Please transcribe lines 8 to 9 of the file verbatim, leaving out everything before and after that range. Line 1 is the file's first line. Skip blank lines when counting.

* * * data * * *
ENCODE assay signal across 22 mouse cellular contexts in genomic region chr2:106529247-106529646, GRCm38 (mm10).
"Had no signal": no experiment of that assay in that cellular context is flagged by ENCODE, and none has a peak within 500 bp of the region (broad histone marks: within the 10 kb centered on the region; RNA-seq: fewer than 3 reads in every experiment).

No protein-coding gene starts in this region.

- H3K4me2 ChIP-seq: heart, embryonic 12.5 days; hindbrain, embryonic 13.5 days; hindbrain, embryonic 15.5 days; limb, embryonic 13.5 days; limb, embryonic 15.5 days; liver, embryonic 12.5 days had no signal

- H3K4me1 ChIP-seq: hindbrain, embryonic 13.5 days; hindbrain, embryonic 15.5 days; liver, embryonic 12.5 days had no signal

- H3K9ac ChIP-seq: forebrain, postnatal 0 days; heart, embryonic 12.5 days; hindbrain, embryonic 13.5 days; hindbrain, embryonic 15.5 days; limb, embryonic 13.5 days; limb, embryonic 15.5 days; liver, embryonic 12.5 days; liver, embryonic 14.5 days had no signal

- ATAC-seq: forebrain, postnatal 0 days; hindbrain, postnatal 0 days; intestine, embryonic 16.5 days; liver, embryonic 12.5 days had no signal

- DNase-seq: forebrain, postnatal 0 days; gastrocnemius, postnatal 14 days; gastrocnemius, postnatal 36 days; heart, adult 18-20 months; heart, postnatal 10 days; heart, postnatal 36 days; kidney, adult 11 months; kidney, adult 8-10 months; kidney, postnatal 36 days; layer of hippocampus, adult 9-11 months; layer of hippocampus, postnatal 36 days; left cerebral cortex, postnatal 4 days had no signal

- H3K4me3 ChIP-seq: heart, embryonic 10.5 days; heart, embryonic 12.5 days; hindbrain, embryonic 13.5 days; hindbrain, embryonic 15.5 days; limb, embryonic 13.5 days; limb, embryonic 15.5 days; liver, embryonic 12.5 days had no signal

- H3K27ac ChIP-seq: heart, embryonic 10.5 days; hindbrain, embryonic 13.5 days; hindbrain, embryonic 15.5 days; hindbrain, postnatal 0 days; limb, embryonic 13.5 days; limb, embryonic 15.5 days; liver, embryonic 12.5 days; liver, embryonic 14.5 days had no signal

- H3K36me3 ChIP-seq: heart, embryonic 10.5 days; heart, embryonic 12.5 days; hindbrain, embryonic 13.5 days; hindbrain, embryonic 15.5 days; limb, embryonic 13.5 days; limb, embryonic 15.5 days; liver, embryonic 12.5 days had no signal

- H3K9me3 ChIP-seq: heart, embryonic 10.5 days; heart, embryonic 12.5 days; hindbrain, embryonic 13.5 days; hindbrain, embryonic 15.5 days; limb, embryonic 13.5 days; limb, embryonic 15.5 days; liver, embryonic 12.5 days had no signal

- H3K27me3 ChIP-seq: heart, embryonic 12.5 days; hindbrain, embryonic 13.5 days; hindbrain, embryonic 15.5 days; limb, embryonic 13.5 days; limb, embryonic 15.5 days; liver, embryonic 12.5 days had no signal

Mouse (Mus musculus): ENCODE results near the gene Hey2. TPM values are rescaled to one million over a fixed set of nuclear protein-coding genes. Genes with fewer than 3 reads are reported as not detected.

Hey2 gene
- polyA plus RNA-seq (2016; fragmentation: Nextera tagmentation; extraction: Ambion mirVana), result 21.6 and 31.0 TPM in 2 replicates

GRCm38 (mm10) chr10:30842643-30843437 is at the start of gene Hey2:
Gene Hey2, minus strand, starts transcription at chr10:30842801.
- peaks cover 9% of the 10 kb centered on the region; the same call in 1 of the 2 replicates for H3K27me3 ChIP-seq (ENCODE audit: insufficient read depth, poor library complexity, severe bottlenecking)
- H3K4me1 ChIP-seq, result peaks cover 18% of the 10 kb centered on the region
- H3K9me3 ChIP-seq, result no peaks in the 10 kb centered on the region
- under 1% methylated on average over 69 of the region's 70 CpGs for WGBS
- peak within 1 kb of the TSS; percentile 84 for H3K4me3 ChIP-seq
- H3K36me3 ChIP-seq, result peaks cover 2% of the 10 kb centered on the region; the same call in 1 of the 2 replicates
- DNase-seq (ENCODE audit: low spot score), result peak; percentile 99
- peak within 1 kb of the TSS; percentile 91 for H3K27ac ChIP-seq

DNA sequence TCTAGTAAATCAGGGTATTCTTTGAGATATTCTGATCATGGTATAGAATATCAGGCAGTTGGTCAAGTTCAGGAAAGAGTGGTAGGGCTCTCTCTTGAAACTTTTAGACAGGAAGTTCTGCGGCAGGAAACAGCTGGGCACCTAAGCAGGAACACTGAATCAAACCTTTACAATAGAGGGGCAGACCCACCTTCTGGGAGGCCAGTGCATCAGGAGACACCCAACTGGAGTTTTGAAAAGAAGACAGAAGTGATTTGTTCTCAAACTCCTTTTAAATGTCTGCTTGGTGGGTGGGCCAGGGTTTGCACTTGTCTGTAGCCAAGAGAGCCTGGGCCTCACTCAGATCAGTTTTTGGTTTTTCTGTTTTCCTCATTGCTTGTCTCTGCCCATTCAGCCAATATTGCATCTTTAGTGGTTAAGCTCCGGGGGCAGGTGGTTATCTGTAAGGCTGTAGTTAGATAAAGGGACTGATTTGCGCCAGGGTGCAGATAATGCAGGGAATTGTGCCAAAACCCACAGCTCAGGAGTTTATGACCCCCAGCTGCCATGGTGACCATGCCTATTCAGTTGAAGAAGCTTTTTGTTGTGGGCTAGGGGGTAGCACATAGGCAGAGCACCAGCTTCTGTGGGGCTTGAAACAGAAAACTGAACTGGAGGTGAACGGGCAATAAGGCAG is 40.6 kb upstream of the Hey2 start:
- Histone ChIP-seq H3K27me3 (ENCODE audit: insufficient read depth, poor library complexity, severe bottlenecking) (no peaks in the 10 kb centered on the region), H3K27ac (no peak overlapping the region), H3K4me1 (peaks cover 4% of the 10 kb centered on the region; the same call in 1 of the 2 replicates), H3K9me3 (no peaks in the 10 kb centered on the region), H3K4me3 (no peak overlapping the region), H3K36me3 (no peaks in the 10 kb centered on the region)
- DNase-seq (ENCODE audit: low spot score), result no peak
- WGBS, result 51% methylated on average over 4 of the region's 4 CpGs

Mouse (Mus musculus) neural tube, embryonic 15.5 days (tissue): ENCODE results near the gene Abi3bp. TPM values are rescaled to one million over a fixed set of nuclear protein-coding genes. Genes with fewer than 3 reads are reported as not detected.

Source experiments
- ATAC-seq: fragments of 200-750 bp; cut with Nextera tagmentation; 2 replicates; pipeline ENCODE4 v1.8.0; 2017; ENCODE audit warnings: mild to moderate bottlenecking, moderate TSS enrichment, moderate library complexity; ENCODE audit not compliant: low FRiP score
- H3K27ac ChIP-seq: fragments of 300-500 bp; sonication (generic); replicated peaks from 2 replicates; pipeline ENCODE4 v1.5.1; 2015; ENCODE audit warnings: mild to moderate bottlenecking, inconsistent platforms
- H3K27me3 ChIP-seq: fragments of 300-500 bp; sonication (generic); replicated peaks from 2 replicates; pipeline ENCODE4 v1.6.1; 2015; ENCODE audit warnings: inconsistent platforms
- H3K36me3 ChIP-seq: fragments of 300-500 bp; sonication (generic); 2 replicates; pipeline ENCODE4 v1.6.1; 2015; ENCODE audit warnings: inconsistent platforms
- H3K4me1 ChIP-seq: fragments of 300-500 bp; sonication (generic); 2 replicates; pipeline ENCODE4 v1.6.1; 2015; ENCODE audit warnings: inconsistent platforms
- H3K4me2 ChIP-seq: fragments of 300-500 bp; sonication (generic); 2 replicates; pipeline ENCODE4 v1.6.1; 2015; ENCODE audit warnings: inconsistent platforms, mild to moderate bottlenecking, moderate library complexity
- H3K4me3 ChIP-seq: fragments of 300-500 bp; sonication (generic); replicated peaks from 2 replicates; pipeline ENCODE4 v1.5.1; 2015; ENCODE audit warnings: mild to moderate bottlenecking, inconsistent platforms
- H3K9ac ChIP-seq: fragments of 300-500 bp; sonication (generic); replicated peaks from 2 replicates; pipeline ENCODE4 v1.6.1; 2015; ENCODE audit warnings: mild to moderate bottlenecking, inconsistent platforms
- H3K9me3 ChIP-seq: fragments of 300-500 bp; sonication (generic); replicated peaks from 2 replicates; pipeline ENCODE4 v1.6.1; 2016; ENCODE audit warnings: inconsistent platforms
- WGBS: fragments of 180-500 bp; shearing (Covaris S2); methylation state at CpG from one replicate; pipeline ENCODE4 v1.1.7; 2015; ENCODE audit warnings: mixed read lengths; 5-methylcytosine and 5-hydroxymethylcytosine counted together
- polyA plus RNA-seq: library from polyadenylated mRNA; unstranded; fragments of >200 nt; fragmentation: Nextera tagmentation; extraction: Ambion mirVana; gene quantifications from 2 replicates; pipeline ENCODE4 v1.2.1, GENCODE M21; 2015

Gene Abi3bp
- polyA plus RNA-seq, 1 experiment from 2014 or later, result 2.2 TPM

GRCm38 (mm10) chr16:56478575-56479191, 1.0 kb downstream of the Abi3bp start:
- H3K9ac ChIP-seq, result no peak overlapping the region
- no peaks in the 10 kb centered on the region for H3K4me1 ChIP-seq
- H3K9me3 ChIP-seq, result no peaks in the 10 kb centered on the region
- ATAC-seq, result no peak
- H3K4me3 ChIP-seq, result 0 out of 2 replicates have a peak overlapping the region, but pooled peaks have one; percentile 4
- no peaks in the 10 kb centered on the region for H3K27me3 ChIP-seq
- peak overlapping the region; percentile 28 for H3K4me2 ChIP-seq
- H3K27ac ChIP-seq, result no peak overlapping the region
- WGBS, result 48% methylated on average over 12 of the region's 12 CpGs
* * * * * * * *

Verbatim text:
- DNase-seq: forebrain, postnatal 0 days; gastrocnemius, postnatal 14 days; gastrocnemius, postnatal 36 days; heart, adult 18-20 months; heart, postnatal 10 days; heart, postnatal 36 days; kidney, adult 11 months; kidney, adult 8-10 months; kidney, postnatal 36 days; layer of hippocampus, adult 9-11 months; layer of hippocampus, postnatal 36 days; left cerebral cortex, postnatal 4 days had no signal

- H3K4me3 ChIP-seq: heart, embryonic 10.5 days; heart, embryonic 12.5 days; hindbrain, embryonic 13.5 days; hindbrain, embryonic 15.5 days; limb, embryonic 13.5 days; limb, embryonic 15.5 days; liver, embryonic 12.5 days had no signal